Written by Chris Saunders
Few have the views that Nick Kapur ’15, ’17 MR gets to take in when he pulls into work at his office in Dodger Stadium each day. “The weather is nice all the time,” says Kapur, a senior quantitative analyst for the Los Angeles Dodgers. “I love pulling into the stadium every day with the mountains behind it.”
But Kapur, 28, hardly saw that view in 2020, as his office space shifted to his home in nearby Glendale, Calif., because of the COVID-19 pandemic. It was there that he continued his work studying advanced statistics and building models to inform player evaluations and in-game decisions. Just as he had to adjust, so too did the Dodgers as Major League Baseball’s usual 162-game schedule shrank to just 60 games and began in July instead of March.
Back in early 2020, Kapur says it looked like things were lining up to be pretty ordinary. He was slated to leave for spring training in Arizona in mid-March, when COVID-19’s impact was still conjecture. Then things changed overnight. His trip to the Cactus League was a no-go, and MLB announced on March 12 it was halting spring training and delaying opening day, which would ultimately be postponed by four months.
“It was wild,” says Kapur, whom NC State magazine profiles in the winter 2020 issue. The team was already in the midst of trying out some of the models and strategies Kapur and his team had developed. “We were testing them at spring training. And all of a sudden, it was gone.”
Kapur worked on Dodger projects from his home base for most of the season. He also got some time to mix in his dissertation work, as he plans to complete his Ph.D. in statistics at NC State in 2021. (Kapur also was once part of NC State’s Sports Analytics Club, which still exists today.) But the early part of the pandemic, when it wasn’t entirely clear when or if baseball would be back wasn’t always easy. “It was a very tough stretch,” he says. “A lot of watching T.V. and monitoring the news.”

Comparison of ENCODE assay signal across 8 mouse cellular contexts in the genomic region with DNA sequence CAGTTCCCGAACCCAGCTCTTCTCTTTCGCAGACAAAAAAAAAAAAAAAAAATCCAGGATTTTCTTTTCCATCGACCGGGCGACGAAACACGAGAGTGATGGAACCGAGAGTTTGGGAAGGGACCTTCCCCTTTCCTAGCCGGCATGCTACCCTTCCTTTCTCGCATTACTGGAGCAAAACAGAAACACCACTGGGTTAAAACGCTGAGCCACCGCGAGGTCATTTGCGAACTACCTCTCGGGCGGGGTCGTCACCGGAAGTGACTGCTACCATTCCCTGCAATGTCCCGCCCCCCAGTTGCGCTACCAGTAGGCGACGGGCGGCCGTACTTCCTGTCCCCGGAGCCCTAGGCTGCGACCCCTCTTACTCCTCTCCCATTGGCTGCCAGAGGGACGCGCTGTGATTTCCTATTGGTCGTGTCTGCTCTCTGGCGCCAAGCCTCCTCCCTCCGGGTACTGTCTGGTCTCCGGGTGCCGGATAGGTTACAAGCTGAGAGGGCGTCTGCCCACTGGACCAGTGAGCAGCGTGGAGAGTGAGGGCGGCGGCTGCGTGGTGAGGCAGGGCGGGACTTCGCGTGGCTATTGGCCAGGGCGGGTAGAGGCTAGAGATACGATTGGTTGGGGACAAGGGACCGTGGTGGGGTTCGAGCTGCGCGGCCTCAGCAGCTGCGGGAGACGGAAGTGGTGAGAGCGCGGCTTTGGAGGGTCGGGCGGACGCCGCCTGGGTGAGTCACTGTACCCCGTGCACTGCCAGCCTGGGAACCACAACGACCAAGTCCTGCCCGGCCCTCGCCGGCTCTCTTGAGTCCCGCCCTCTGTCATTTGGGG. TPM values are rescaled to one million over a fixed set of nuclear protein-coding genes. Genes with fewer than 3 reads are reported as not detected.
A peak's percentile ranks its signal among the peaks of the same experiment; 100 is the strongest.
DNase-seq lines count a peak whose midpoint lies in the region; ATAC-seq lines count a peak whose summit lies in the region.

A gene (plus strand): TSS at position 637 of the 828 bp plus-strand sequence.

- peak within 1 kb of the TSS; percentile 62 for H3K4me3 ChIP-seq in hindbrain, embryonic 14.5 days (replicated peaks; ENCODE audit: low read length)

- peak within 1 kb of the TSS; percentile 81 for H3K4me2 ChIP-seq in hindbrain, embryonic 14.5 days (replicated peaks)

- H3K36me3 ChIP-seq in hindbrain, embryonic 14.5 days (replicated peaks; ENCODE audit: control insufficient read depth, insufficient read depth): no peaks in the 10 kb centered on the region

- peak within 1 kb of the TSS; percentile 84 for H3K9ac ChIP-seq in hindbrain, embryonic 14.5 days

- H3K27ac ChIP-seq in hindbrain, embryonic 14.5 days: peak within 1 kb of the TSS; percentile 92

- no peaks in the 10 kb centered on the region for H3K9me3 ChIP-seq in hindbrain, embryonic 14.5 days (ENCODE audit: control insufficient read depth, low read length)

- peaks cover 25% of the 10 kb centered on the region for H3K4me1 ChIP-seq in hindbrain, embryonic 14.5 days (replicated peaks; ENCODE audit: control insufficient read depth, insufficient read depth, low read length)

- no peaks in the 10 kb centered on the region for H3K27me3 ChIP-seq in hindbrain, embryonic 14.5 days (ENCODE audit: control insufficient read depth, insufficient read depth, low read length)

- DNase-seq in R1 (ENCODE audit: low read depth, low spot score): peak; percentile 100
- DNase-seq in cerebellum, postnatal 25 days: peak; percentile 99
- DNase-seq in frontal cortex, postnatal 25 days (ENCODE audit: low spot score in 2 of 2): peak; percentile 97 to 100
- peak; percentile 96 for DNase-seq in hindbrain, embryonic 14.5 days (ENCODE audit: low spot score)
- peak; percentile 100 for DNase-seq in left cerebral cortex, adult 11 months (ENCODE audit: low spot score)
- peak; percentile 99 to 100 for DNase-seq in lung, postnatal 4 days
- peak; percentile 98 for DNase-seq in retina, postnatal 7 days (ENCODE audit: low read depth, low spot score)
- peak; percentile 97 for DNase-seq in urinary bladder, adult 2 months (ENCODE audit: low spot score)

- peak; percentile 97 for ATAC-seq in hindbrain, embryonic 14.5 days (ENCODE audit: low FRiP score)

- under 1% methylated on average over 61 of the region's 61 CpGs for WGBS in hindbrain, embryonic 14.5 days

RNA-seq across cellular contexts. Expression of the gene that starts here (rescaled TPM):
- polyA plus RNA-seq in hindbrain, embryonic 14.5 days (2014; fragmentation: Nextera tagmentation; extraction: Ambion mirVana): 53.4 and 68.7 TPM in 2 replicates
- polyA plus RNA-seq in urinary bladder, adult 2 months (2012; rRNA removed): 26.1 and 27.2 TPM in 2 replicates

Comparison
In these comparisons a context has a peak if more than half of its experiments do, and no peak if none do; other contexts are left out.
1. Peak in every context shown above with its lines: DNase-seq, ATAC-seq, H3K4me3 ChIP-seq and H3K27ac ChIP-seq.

Then July 23 and opening day rolled around. Even the return to play felt a bit disorienting, with teams staring down a schedule that was about 40 percent of what a normal regular season would be. “We adapted basically to a COVID reality,” Kapur says. “We’ve played twenty-five, thirty games, and everybody’s still in it.”
But just like in recent years, all the Dodgers did in 2020 was win, eventually capturing their first World Series since 1988 by defeating the Tampa Bay Rays in six games.
Kapur says he actually got to attend the first five games of the World Series in Texas, which allowed limited crowd size for the Fall Classic, because of a lottery system he won within the Dodgers’ organization. But he returned to Los Angeles for Game 6, which wound up being the decisive game, to watch with his wife. “After the last strike I went crazy for a few minutes and then had FaceTime calls with my parents, my grandparents, my siblings, and my coworkers,” he says. “I was still full of energy, so I think I ended up doing a cycling class on our Peloton at 1:30 a.m.”
A few days later, Kapur’s analytics team celebrated with a socially distanced picnic at a park near Dodger Stadium. “They recently asked for our ring sizes, so I think the ring ceremony is the next big step,” Kapur says. “For now, I’m just enjoying being a part of the reigning champions and gearing up for our attempt to repeat.”